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Liberty Hyde Bailey
|Died||December 25, 1954 (aged 96)|
|Alma mater||Michigan Agricultural College|
|Awards||Veitch Memorial Medal (1897)|
|Influences||Charles Darwin, Asa Gray|
Liberty Hyde Bailey (March 15, 1858 – December 25, 1954) was an American horticulturist and botanist who was cofounder of the American Society for Horticultural Science.:10–15 Bailey is credited with being instrumental in starting agricultural extension services, the 4-H movement, the nature study movement, parcel post and rural electrification. He was considered the father of rural sociology and rural journalism.
Born in South Haven, Michigan, as the third son of farmers Liberty Hyde Bailey Sr. and Sarah Harrison Bailey, Bailey entered the Michigan Agricultural College (MAC, now Michigan State University) in 1878 and graduated in 1882. The next year, he became assistant to the renowned botanist Asa Gray, of Harvard University. This was arranged by a professor at MAC, William James Beal. Bailey spent two years with Gray as his herbarium assistant. The same year, he married Annette Smith, the daughter of a Michigan cattle breeder, whom he met at the Michigan Agricultural College. They had two daughters, Sara May, born in 1887, and Ethel Zoe, born in 1889.
In 1884 Bailey returned to MAC to become professor and chair of the Horticulture and Landscape Gardening Department, establishing the first horticulture department in the country.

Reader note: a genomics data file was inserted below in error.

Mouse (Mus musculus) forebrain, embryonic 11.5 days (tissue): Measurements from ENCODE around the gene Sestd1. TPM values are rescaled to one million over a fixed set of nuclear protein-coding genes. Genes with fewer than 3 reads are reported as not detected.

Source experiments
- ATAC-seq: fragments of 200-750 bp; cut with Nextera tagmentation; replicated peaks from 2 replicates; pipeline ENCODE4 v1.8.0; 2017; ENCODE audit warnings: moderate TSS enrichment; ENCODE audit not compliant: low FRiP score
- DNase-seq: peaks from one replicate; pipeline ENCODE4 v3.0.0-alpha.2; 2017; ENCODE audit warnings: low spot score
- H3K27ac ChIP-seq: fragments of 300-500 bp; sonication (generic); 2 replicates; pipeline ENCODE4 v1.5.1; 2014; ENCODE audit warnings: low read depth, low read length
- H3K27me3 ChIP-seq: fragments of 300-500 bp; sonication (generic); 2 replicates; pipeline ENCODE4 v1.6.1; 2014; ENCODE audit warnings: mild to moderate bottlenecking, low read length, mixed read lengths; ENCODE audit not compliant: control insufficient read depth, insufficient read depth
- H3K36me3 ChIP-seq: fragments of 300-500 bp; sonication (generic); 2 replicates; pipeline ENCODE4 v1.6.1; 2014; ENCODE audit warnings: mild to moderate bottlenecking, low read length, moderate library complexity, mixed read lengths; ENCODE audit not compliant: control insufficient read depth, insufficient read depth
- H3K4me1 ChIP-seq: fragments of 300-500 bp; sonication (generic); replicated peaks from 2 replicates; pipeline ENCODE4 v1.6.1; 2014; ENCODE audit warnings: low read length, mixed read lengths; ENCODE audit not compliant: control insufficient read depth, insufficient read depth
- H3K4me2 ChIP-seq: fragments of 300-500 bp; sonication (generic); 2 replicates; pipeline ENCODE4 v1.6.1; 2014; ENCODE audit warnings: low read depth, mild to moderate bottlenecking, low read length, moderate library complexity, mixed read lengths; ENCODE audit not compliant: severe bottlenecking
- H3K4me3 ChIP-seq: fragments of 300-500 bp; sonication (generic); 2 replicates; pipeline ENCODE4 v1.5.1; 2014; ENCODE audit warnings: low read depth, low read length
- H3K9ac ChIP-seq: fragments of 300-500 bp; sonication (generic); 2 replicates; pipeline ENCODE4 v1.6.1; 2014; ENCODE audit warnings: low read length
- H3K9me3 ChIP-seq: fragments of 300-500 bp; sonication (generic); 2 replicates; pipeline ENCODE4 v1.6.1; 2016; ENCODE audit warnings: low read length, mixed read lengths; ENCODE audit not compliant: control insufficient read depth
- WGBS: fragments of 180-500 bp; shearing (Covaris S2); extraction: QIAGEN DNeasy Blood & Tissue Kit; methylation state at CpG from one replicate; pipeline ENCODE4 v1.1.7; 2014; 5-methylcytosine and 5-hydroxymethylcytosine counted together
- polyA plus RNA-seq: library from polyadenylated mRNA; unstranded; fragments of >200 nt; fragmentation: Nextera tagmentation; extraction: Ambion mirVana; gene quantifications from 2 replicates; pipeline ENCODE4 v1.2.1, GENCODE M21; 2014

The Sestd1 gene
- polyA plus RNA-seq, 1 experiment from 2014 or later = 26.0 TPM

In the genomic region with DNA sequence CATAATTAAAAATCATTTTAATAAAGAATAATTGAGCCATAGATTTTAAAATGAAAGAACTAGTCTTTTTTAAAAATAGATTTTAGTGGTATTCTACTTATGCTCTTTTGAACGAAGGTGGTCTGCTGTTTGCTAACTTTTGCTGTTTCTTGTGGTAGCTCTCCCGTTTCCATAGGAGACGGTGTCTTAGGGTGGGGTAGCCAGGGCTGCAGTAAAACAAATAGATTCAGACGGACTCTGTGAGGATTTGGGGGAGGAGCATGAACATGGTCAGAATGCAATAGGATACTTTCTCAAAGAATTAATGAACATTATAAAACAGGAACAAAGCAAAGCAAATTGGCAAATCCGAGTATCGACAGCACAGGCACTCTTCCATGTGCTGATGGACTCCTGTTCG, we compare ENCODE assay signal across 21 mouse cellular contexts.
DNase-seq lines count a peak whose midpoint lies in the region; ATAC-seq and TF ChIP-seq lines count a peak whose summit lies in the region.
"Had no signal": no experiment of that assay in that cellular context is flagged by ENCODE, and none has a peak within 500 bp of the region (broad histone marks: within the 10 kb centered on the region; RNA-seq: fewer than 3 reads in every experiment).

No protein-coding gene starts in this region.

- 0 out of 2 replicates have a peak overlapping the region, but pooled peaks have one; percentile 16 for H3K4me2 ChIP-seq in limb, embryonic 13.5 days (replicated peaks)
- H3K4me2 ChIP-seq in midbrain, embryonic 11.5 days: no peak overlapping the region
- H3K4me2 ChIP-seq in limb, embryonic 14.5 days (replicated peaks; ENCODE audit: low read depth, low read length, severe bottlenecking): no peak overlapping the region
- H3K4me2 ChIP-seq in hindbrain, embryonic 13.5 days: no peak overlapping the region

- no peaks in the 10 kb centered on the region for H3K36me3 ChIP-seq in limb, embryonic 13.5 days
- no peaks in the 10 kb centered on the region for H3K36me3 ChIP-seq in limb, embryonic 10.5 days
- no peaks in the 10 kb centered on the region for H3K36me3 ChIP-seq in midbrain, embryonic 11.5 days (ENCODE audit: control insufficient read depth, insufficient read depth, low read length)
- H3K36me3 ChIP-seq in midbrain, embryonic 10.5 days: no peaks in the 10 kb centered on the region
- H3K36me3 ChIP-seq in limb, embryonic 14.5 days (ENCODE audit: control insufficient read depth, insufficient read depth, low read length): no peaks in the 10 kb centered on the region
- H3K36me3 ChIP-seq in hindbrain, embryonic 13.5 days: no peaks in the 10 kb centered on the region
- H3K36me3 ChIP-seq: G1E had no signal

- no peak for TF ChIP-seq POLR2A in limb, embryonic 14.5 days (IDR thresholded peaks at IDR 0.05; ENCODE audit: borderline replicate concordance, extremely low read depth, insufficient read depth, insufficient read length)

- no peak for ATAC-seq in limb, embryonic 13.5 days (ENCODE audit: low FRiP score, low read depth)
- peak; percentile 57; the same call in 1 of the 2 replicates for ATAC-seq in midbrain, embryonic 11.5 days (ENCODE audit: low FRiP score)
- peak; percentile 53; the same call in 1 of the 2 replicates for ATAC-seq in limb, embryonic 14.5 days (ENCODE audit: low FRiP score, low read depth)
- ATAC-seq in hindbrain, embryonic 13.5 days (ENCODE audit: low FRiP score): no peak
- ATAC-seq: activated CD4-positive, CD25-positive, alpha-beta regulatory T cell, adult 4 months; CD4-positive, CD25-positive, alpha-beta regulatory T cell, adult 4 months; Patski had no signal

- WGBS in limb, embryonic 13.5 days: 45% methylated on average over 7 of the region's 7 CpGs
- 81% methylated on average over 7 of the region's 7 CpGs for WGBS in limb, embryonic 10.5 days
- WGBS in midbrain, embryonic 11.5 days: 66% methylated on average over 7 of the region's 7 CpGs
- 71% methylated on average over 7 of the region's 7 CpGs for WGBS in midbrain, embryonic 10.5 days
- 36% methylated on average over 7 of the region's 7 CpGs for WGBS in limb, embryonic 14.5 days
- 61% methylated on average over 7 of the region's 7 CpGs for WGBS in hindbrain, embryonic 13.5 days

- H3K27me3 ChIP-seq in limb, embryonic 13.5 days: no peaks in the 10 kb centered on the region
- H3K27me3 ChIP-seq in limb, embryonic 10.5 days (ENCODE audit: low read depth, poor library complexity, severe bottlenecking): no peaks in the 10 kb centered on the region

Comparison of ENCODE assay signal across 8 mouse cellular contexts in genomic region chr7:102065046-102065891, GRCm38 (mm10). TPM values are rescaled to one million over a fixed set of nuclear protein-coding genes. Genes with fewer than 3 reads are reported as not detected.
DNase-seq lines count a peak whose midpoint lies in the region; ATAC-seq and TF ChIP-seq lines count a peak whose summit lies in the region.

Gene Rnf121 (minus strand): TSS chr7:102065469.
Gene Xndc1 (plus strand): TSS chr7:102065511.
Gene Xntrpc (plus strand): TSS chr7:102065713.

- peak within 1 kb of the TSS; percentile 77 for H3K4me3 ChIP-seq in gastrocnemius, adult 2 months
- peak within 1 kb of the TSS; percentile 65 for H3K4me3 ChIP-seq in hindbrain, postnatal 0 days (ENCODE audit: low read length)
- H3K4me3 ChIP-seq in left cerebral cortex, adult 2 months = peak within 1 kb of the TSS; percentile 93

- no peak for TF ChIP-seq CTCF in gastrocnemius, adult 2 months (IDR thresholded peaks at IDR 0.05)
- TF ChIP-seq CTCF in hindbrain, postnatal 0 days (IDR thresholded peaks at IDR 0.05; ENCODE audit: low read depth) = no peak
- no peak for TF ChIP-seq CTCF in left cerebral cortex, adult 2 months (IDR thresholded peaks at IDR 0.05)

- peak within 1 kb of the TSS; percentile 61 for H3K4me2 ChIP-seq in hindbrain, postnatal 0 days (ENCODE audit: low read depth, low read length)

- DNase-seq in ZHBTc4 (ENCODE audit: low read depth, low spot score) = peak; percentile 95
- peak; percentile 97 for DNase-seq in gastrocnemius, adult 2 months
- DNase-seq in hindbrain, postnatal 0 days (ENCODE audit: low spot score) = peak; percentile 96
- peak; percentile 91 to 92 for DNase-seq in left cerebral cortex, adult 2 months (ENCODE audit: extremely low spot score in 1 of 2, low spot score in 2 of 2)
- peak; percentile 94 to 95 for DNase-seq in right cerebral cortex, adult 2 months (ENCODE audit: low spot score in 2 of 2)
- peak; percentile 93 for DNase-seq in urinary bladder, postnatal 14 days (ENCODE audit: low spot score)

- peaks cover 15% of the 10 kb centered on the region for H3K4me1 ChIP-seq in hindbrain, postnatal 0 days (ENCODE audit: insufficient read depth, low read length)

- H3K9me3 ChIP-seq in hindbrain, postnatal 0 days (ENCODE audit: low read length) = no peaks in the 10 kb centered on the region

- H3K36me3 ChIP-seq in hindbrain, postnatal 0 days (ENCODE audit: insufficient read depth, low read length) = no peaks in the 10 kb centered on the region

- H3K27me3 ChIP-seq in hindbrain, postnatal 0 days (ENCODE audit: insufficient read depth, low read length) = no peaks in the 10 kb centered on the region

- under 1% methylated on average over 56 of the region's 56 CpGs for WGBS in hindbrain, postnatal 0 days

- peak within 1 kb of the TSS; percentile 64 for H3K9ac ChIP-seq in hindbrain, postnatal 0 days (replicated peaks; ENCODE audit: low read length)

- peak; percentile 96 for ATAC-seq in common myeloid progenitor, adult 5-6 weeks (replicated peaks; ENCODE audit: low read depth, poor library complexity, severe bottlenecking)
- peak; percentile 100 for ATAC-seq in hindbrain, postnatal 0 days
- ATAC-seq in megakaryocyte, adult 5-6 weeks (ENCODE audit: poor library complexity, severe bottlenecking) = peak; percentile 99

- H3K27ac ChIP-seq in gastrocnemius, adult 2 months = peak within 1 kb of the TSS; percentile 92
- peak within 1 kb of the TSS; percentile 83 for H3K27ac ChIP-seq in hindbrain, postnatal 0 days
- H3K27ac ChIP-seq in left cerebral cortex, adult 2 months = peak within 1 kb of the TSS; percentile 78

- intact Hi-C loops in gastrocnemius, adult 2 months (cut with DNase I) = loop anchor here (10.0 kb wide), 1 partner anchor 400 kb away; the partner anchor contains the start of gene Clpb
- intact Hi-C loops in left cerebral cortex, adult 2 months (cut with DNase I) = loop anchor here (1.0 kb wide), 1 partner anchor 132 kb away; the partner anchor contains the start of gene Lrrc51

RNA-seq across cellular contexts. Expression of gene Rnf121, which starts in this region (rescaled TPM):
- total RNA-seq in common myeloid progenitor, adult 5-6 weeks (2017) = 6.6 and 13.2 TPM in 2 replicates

In 1888, he moved to Cornell University in Ithaca, New York, where he assumed the chair of Practical and Experimental Horticulture. He was elected an Associate Fellow of the American Academy of Arts and Sciences in 1900. He founded the College of Agriculture, and in 1904 he was able to secure public funding. He was dean of what was then known as New York State College of Agriculture from 1903-1913. In 1908, he was appointed Chairman of The National Commission on Country Life by president Theodore Roosevelt. Its 1909 Report called for rebuilding a great agricultural civilization in America. In 1913, he retired to become a private scholar and devote more time to social and political issues. In 1917 he was elected a member of the United States National Academy of Sciences.
He edited The Cyclopedia of American Agriculture (1907–09), the Cyclopedia of American Horticulture (1900–02) (continued as the Standard Cyclopedia Of Horticulture (1916–1919)) and the Rural Science, Rural Textbook, Gardencraft, and Young Folks Library series of manuals. He was the founding editor of the journals Country Life in America and the Cornell Countryman. He dominated the field of horticultural literature, writing some sixty-five books, which together sold more than a million copies, including scientific works, efforts to explain botany to laypeople, a collection of poetry; edited more than a hundred books by other authors and published at least 1,300 articles and over 100 papers in pure taxonomy. He also coined the words "cultivar", "cultigen", and "indigen". His most significant and lasting contributions were in the botanical study of cultivated plants. Bailey's publisher was George Platt Brett, Sr. of Macmillan Publishers (United States).
Bailey was one of the first to recognize the overall importance of Gregor Mendel's work. He cited Mendel's 1865 and 1869 papers in the bibliography that accompanied his 1892 paper, "Cross Breeding and Hybridizing." Mendel is mentioned again in the 1895 edition of Bailey's "Plant Breeding."